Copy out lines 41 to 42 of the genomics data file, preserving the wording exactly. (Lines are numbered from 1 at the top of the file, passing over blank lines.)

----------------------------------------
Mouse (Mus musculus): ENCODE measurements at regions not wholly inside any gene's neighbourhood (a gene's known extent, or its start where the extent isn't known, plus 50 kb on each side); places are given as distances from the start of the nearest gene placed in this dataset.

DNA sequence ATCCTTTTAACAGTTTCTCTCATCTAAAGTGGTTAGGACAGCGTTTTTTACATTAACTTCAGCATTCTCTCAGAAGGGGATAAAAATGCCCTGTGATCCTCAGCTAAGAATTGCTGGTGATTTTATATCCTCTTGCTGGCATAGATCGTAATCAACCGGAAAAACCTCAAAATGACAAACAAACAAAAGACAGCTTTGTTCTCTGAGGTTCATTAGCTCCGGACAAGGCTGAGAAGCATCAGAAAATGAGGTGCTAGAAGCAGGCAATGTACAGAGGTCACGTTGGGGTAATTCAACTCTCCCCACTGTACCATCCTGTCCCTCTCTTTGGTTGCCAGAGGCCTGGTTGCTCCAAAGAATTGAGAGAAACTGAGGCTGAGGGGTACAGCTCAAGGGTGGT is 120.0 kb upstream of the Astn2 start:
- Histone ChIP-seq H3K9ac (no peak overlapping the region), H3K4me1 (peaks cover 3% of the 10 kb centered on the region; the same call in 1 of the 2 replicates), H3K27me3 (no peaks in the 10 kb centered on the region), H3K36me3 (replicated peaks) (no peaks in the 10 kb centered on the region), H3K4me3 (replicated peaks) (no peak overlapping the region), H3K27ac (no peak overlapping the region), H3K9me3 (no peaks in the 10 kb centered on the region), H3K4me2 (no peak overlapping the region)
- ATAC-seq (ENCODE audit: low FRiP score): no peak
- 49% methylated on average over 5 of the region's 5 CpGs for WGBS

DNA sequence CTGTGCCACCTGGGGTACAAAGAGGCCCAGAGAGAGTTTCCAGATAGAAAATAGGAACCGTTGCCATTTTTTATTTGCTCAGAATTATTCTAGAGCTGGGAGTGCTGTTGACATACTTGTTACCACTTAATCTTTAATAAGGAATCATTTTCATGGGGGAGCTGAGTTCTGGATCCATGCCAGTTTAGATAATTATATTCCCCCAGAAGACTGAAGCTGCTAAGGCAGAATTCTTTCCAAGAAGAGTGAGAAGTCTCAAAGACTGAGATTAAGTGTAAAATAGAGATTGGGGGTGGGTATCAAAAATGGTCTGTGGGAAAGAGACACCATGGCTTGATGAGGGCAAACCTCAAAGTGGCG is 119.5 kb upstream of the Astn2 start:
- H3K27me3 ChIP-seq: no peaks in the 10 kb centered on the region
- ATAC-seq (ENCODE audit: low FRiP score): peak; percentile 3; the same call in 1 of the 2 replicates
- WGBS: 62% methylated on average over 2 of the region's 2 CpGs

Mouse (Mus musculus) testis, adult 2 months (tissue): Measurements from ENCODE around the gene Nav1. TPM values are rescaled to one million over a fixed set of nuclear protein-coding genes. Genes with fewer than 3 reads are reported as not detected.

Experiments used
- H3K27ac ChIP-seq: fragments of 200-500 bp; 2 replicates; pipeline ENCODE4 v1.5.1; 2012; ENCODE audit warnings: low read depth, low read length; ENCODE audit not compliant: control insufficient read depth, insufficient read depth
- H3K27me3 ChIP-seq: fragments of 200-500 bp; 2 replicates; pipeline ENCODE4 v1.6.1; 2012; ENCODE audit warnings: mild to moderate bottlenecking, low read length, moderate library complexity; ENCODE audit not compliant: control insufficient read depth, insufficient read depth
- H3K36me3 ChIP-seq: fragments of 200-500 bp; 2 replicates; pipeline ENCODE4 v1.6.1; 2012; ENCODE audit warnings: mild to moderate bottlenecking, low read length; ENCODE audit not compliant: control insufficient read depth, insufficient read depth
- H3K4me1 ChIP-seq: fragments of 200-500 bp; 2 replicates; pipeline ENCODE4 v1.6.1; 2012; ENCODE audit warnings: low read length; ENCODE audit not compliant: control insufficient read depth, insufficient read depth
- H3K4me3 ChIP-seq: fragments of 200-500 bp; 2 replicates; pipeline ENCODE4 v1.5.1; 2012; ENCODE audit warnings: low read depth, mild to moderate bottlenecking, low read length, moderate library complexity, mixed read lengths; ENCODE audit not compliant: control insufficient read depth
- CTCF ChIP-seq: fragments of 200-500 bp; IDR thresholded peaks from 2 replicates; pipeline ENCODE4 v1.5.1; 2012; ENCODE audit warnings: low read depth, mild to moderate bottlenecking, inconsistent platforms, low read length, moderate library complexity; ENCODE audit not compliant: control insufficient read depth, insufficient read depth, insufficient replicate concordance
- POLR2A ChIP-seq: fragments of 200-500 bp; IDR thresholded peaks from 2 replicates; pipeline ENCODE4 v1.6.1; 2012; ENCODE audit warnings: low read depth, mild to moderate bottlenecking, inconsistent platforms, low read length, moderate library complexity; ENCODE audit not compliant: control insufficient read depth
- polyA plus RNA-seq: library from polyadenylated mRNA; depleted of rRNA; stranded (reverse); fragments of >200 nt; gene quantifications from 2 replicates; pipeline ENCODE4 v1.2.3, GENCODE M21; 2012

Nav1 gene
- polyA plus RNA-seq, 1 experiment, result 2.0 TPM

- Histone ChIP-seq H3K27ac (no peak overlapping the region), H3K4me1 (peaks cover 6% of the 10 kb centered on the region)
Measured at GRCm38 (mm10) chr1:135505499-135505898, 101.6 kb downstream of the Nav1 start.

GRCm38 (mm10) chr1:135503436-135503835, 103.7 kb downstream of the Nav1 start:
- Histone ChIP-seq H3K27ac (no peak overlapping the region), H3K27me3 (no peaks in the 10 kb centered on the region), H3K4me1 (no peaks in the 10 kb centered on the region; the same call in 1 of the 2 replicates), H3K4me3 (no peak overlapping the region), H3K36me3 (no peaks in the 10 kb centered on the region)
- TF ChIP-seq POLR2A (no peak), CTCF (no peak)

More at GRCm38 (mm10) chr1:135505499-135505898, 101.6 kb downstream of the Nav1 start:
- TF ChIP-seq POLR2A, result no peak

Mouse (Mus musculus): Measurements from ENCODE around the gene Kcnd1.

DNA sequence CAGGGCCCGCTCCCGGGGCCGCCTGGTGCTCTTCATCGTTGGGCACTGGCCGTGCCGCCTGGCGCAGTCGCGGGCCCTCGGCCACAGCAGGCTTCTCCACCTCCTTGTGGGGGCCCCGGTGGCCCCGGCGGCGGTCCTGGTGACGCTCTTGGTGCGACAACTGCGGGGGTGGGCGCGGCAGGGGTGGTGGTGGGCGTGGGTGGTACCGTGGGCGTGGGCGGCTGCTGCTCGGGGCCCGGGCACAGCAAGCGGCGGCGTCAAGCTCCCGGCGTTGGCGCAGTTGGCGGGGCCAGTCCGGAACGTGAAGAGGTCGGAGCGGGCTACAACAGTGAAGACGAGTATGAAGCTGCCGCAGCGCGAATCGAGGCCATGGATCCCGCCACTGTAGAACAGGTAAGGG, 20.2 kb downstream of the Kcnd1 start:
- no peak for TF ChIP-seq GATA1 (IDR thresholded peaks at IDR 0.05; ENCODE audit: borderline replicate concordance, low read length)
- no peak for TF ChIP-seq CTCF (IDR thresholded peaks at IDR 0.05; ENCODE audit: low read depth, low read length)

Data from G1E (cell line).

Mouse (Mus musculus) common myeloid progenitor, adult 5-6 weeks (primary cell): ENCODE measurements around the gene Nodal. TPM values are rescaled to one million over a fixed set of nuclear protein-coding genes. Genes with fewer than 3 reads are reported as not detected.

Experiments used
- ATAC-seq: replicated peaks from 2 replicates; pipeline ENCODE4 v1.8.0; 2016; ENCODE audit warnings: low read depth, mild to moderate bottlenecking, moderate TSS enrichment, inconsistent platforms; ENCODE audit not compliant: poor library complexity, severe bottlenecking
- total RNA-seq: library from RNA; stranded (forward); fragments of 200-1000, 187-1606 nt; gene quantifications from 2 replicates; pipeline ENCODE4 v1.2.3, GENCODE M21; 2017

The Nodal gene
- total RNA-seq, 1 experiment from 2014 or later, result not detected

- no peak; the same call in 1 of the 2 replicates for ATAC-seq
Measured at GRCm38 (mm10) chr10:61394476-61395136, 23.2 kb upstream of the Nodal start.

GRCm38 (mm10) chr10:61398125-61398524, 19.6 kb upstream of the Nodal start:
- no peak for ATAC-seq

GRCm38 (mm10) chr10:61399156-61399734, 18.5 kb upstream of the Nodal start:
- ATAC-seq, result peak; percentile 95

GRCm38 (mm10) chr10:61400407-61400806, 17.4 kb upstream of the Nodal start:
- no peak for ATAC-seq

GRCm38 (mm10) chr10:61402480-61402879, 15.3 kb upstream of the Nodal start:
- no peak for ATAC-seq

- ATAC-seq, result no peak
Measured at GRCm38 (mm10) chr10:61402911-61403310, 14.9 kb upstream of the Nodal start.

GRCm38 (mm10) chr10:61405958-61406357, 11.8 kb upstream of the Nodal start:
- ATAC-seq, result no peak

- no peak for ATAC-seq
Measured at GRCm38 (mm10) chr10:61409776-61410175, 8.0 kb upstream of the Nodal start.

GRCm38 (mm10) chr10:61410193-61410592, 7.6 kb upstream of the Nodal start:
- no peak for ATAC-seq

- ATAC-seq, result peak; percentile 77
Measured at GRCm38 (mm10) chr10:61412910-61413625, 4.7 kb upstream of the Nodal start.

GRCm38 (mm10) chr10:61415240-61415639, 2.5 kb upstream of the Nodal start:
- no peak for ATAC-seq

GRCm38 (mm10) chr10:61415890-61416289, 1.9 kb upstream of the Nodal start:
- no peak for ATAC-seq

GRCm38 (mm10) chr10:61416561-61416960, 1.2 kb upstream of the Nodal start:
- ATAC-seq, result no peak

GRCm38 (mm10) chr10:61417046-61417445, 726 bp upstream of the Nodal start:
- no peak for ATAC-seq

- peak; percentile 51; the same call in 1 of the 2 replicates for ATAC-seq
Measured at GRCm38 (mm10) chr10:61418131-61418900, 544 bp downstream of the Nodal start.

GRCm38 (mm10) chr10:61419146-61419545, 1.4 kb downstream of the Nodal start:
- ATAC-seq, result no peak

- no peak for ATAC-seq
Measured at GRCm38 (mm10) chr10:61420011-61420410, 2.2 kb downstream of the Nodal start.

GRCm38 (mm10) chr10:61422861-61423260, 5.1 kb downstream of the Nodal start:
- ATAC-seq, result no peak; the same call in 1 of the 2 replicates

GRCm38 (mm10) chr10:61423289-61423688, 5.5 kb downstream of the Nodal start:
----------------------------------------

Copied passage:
Measured at GRCm38 (mm10) chr10:61394476-61395136, 23.2 kb upstream of the Nodal start.

GRCm38 (mm10) chr10:61398125-61398524, 19.6 kb upstream of the Nodal start: